BEIJING – China on Thursday launched the main module of its first permanent space station that will host astronauts long term, the latest success for a program that has realized a number of its growing ambitions in recent years.
The Tianhe, or “Heavenly Harmony," module blasted into space atop a Long March 5B rocket from the Wenchang Launch Center on the southern island province of Hainan, marking another major advance for the country’s space exploration.
The launch begins the first of 11 missions necessary to complete, supply and crew the station by the end of next year.
China’s space program has also recently brought back the first new lunar samples in more than 40 years and expects to land a probe and rover on the surface of Mars later next month.
Minutes after the launch, the fairing opened to expose the Tianhe atop the core stage of the rocket, with the characters for “China Manned Space” emblazoned on its exterior. Soon after, it separated from the rocket, which will orbit for about a week before falling to Earth, and minutes after that, opened its solar arrays to provide a steady energy source.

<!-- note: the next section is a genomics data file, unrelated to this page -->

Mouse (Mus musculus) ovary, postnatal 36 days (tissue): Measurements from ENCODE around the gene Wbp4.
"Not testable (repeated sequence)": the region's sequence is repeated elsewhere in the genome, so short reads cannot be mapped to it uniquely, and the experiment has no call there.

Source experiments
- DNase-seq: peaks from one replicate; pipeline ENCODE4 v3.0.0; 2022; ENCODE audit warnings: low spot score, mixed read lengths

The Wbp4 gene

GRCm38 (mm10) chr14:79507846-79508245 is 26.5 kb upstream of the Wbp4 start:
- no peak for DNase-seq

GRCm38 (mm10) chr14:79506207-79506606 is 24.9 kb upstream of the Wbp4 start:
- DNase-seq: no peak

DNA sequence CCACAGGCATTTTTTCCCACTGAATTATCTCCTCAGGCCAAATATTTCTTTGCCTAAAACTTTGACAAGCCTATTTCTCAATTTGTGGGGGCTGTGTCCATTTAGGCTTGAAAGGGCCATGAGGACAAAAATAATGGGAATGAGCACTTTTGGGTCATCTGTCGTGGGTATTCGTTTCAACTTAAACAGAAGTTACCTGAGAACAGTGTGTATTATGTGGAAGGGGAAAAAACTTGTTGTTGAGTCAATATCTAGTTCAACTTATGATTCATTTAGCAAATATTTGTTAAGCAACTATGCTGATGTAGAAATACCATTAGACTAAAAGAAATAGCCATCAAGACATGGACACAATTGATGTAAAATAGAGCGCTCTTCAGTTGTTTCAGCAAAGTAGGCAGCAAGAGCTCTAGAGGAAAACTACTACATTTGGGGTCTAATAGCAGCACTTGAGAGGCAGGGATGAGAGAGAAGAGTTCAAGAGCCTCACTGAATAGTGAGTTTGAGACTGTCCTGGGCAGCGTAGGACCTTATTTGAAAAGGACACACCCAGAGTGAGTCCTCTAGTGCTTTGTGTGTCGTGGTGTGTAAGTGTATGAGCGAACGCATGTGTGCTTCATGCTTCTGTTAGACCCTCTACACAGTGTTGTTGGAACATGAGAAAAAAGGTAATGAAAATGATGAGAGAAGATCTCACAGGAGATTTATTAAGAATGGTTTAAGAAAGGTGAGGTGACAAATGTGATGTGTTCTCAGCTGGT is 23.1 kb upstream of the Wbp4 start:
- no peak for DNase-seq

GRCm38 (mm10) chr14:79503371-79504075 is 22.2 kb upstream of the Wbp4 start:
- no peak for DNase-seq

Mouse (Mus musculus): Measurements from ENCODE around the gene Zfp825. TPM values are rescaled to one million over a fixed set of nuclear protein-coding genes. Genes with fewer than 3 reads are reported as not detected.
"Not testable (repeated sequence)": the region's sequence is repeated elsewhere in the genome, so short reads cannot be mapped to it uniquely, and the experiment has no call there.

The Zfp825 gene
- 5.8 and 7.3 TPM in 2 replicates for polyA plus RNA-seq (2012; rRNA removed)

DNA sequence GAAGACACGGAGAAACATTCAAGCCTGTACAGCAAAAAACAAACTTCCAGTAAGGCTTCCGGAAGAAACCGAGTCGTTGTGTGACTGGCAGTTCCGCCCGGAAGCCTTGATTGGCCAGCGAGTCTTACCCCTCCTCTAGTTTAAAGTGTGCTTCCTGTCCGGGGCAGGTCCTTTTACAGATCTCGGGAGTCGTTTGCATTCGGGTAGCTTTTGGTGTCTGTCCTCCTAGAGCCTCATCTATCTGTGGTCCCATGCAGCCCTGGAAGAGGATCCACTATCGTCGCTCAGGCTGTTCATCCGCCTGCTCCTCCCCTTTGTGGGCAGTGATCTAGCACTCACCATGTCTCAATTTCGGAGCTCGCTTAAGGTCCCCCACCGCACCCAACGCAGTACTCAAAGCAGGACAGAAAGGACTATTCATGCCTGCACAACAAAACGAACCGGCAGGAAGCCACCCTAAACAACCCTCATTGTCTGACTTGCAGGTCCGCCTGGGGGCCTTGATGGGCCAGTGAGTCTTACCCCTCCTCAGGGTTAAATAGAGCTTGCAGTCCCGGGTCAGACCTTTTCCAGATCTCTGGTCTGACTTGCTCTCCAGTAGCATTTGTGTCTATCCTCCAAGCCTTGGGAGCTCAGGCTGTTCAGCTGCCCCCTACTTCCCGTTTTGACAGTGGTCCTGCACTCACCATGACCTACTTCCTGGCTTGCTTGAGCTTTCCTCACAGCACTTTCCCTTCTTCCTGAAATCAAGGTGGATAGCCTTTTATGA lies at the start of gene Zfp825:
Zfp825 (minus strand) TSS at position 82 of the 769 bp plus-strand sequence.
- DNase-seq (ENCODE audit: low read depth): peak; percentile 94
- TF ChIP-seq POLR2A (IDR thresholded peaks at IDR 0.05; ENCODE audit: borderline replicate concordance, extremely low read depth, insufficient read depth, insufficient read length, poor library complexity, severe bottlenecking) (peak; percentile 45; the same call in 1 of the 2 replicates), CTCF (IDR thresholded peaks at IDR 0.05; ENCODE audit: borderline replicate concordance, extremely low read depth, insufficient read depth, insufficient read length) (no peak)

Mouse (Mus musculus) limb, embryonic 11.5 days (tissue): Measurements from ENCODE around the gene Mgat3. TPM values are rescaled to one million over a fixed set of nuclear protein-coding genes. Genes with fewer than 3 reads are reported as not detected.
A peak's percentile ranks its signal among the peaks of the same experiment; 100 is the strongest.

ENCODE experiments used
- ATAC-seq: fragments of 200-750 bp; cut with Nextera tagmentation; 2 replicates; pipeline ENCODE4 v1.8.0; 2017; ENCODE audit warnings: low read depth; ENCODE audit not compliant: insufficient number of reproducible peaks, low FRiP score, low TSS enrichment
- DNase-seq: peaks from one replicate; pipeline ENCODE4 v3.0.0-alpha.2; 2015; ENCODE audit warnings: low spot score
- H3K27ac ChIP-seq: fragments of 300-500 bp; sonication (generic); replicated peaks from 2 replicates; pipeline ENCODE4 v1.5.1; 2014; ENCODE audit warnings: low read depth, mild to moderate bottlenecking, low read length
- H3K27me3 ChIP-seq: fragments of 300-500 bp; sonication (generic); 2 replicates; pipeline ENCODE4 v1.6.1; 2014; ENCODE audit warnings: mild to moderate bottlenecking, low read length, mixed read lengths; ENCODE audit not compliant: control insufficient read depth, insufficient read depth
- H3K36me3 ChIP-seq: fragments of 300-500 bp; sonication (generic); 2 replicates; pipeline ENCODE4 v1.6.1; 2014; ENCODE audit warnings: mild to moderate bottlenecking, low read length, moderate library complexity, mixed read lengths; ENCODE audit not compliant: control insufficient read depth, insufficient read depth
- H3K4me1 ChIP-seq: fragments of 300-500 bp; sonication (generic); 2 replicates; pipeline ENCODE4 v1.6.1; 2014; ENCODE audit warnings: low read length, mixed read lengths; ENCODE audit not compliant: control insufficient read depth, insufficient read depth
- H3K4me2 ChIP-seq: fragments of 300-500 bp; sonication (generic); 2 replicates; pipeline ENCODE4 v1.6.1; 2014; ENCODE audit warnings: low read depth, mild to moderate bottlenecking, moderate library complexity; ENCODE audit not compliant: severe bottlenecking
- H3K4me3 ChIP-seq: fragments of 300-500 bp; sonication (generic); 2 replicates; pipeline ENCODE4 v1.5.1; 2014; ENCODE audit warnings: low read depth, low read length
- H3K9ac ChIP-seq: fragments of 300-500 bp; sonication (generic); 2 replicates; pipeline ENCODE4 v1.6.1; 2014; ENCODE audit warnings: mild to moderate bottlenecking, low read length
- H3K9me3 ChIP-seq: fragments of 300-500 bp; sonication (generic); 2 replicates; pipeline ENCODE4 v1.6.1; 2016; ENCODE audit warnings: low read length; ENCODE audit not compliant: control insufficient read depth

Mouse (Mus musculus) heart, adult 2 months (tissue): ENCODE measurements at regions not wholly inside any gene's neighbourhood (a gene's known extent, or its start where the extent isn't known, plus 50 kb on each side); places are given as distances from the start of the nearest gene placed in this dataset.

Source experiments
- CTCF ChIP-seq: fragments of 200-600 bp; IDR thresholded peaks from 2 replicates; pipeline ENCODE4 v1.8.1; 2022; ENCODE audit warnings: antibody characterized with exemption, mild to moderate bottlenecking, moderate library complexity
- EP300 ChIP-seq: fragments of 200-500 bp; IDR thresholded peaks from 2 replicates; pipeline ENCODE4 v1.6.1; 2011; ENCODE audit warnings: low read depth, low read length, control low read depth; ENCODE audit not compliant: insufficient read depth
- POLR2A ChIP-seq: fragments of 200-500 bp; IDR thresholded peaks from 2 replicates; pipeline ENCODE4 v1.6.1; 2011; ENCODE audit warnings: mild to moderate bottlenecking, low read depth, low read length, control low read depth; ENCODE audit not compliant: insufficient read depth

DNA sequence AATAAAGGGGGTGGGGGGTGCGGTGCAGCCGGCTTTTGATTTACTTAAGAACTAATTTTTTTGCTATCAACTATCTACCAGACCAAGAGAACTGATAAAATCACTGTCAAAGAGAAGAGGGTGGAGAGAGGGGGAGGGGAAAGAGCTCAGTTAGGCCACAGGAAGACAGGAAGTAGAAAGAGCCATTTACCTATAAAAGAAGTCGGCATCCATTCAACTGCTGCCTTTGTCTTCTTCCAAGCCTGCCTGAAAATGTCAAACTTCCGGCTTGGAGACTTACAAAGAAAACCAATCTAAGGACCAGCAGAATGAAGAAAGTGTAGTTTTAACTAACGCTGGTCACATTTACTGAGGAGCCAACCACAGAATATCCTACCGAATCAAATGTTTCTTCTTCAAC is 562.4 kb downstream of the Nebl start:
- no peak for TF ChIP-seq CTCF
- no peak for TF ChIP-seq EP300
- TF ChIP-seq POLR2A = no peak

The space program is a source of huge national pride, and Premier Li Keqiang and other top civilian and military leaders watched the launch live from the control center in Beijing. A message of congratulations from state leader and head of the ruling Communist Party Xi Jinping was also read to staff at the Wenchang Launch Center.
The launch furthers the “three-step” strategy of building up China's manned space program and marks “an important leading project for constructing a powerful country in science and technology and aerospace," Xi's message said.
The core module is the section of the station where astronauts will live for up to six months at a time. Another 10 launches will send up two more modules where crews will conduct experiments, four cargo supply shipments and four missions with crews.